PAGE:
Bring your mobile or smart device (or borrow one!) — “social sharing” is encouraged. Tweet, blog, Flickr etc. We do ask that everyone be explicit if they say something they do not want made public.

Coffee, lunch and snacks (including chocolate) will be provided. An optional, no-host drinks and social dinner will follow to support continued conversation. We encourage you to join us for the evening’s informal part of the day. We all know that’s where the really interesting conversations emerge!

Who Should Attend

Practicing online community managers, facilitators or similar functions. Technology stewards who provision and support technology for communities or networks. Organizational leaders with responsibility for online interaction goals or processes. While this is not an introduction to online communities or online community management, motivated and interested participants with less experience are welcome if they come in the spirit of a deep dive!

Your Workshop Hosts

Nancy White is an internationally recognised online facilitation expert-practitioner. She has worked with organisations as such as: The United Nations; Australian Flexible Learning Network; Boeing; the Consultative Group on International Agricultural Research; IBM; and the World Bank. She is co-author of Digital Habitats with Etienne Wenger and John D. Smith. Nancy blogs at as well as teaches, presents and writes on online facilitation and interaction, social architecture and social media . Nancy confesses to online interaction, learning and chocolate addictions.

Read about Nancy’s 2009 Australia visit.

Matt Moore has worked developing face-to-face and virtual communities with organisations such as IBM, Oracle and the Australian Securities and Investments Commission. He is currently a director of Innotecture and occasionally teaches at University of Technology Sydney.

Costs and Registration

All the workshops will be held in locations that are easily accessible from the CBD of each city. Each workshop costs $500+GST per participant. Please use PayPal to book with Visa/MC or contact us for alternative payment options.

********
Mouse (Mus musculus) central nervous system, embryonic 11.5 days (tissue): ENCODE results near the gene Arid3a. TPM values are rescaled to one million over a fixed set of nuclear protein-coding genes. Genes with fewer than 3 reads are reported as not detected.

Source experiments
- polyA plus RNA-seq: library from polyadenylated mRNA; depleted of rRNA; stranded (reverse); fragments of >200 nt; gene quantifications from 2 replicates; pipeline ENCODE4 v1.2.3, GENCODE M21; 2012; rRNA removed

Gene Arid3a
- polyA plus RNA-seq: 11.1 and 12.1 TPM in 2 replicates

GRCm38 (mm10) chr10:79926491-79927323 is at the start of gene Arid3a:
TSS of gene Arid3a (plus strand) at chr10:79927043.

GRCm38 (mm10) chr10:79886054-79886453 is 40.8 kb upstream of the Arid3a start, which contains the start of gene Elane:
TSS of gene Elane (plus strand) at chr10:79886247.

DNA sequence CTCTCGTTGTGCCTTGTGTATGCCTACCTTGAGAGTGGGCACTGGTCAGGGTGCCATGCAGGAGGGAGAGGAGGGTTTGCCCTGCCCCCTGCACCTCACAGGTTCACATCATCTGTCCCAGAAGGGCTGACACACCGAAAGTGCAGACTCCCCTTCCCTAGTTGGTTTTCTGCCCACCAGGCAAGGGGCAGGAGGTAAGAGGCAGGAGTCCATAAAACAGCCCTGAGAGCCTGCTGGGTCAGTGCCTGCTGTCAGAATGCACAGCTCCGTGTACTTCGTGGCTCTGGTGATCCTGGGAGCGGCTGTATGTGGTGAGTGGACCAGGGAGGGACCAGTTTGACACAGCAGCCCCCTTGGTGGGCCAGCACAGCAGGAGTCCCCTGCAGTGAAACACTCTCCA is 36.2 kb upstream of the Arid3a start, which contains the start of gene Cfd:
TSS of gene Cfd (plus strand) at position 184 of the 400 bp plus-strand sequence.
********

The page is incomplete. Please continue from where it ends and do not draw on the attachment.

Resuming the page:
Sydney (Monday 4 April 2011): Book now
Brisbane (Wednesday 6 April 2011): Book now
Melbourne (Monday 11 April 2011): Book now

If you pay and then subsequently cannot attend, we cannot provide you with a refund but an alternative participant from your organisation can be nominated.

Inertia, Introductions, Chicken Poop and DS106

Jim Groom has launched an open learning experience (pick your jargony name as appropriate) on digital storytelling this week and I really want to play. The first suggested assignement is creating and posting a short intro video. Argh,  I really don’t have time. I am really procrastinating, giving into the inertia of “well, if I don’t do it well enough, I won’t do it at all.”

To whinge a bit more, the fact is, the video is just a bit of the assignment. I’m supposed to fiddle and fidget with my blog infrastructure. Been there, done that and no, I don’t want my Twitter feed on the blog. Enough echoes, eh? I guess I’ll just have to find my appropriate level of resistance and rebellion, which is naturally triggered by Jim, um, ah, um, The Reverend and Performance Artist of the World (or something like that!) 🙂


After seeing Brian Lamb’s, I felt fearless. For at least four clucking minutes.

This is the assignment:

By way of introduction tell us all a story about something that happened to you recently. It can be video, audio images, good old text, or any other tool you like. If you like restrictions, try and tell it quick (no more than 30 seconds in terms of audio or video—-extrapolate out from there for the other media).

via DS106 week 1: Introductions, webhosts, and a domain of your own « bavatuesdays.

There is a ton of material on the net about my digital life. So I picked something very local, very physical. So here is my intro video – giving a slice of my geo-life that most people don’t see. And of course, I failed the 30 second challenge. Lazy? Ya, you betcha.

Monday Video by RoCo Ilizaliturri: Sé Feliz!